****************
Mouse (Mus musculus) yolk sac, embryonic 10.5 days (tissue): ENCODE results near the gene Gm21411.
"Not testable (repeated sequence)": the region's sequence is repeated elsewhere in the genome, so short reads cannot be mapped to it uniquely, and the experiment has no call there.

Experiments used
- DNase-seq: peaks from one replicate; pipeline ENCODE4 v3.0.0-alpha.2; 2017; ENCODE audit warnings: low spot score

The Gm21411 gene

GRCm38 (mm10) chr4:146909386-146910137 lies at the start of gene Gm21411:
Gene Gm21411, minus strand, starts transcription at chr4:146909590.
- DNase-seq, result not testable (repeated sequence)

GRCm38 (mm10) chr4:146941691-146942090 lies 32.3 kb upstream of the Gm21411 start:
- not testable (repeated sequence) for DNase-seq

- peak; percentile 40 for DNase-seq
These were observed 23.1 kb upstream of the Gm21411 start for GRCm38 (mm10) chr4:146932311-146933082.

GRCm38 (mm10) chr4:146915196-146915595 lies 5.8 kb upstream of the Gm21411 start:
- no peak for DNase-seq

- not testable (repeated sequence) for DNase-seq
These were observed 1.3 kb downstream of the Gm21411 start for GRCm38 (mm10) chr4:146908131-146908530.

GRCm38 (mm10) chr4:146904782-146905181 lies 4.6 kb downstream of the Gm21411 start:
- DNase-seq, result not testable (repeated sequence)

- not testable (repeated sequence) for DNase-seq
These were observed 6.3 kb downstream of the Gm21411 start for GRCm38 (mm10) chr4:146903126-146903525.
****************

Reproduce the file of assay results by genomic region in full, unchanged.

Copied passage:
Mouse (Mus musculus) yolk sac, embryonic 10.5 days (tissue): ENCODE results near the gene Gm21411.
"Not testable (repeated sequence)": the region's sequence is repeated elsewhere in the genome, so short reads cannot be mapped to it uniquely, and the experiment has no call there.

Experiments used
- DNase-seq: peaks from one replicate; pipeline ENCODE4 v3.0.0-alpha.2; 2017; ENCODE audit warnings: low spot score

The Gm21411 gene

GRCm38 (mm10) chr4:146909386-146910137 lies at the start of gene Gm21411:
Gene Gm21411, minus strand, starts transcription at chr4:146909590.
- DNase-seq, result not testable (repeated sequence)

GRCm38 (mm10) chr4:146941691-146942090 lies 32.3 kb upstream of the Gm21411 start:
- not testable (repeated sequence) for DNase-seq

- peak; percentile 40 for DNase-seq
These were observed 23.1 kb upstream of the Gm21411 start for GRCm38 (mm10) chr4:146932311-146933082.

GRCm38 (mm10) chr4:146915196-146915595 lies 5.8 kb upstream of the Gm21411 start:
- no peak for DNase-seq

- not testable (repeated sequence) for DNase-seq
These were observed 1.3 kb downstream of the Gm21411 start for GRCm38 (mm10) chr4:146908131-146908530.

GRCm38 (mm10) chr4:146904782-146905181 lies 4.6 kb downstream of the Gm21411 start:
- DNase-seq, result not testable (repeated sequence)

- not testable (repeated sequence) for DNase-seq
These were observed 6.3 kb downstream of the Gm21411 start for GRCm38 (mm10) chr4:146903126-146903525.